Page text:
Healing through art at UN
Updated: 2014-11-04 12:21
By Jack Freifelder and Niu Yue at the United Nations(China Daily USA)
Li Dan, 24, a survivor of the Sichuan earthquake, poses Monday in front of her art at UN headquarters in New York. Her work is part of the 5 Colours Foundation exhibit. The art group works to rehabilitate people who were hurt or lost family in the 2008 disaster. Lu Huiquan / For China Daily
It has been more than six years since the 2008 Sichuan earthquake killed almost 70,000 people and left nearly 20,000 more missing.
While many still struggle to cope with their losses, an art exhibit that opened this week at the United Nations headquarters in New York is giving survivors of the Sichuan earthquake a chance to display their artistic prowess.
The 5 Colours Foundation, started by Chinese artist Zhou Chunya in 2008, works to rehabilitate individuals who were injured or lost family members in the disaster. Since its inception, the group has provided support for nearly 200 students in and around Sichuan province.
Working with the Disability Welfare Foundation of Chengdu, the project's main goal is to provide survivors the chance to find a means of self-expression through art.
Donation-funded programs, including overseas art exhibitions, help 5 Colours' students build up their confidence, as well as an academic portfolio of their work. The group also maintains a scholarship fund to help its students attend college.
Kevin Wang, an 18-year-old senior at Poly Prep Country Day School in Brooklyn, New York, said that the sense of community provided to these students by 5 Colours' programs is invaluable.
"It's hard to move past dealing with something as tragic as the Sichuan earthquake, where children have lost parents and siblings," Wang said. "But art allows you to reinvigorate yourself with color and expression that would otherwise be lost."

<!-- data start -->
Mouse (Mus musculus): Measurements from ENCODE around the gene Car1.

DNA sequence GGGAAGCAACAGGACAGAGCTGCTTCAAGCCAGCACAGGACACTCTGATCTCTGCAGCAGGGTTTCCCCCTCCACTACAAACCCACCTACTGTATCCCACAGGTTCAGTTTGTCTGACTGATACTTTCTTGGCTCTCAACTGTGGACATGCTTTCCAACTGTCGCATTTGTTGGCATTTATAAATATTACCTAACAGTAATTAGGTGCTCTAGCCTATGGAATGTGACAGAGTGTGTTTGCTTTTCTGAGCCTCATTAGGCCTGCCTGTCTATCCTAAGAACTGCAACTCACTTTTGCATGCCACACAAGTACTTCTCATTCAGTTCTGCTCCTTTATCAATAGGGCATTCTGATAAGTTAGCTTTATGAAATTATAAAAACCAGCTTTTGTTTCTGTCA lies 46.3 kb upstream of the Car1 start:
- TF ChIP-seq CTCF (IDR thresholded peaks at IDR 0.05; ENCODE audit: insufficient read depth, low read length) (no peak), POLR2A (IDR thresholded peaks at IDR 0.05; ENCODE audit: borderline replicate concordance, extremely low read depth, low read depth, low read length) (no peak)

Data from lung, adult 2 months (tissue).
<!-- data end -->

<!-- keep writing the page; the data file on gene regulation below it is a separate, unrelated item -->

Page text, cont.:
Wang, who helped organize this week's event at the UN, said his family, friends and teachers have been "very supportive" of his efforts.
"My headmaster is here and some teachers too, so that really speaks to how much they've helped me out along the way," he said.
A group of students from the program were on hand for Monday's opening event, which runs from Nov 3-7. Nearly 150 guests attended the opening.
For some of the students, the trip was their first time to the US.
Li Dan, a 24-year-old former student of 5 Colours, said that without this foundation she would never have thought about painting, or going to New York to display her work.
"Paintings can be a way to express yourself," said Li, who lost her right arm in the earthquake. "For example, in Runnings, one of my paintings, I want to say that scars are not something to hide."
Li now works at an interior design firm in Chengdu, Sichuan province, thanks in part to her schooling with 5 Colours.
"Painting isn't just a cure for the body and soul, it also equips people with skills," said Li Qianru, a teacher with the foundation. "All our children's paintings show the power and miracle of love."
Wang, a senior at Poly Prep who served as the master of ceremonies at Monday's event, said early on his mother was interested in helping people affected by the Sichuan earthquake, which undoubtedly had an affect on his outlook.
"My mother first brought this foundation to my attention in 2008, when I was 12," Wang said. "At first, it was something where I could send some school supplies or some paintings. I was convinced I wasn't really helping because I could not send money, but I was reassured that whatever I did was helping and I just sort of stuck with it."
"What better way to help than with something you love?" Wang said.
Lu Huiquan in New York contributed to this story.
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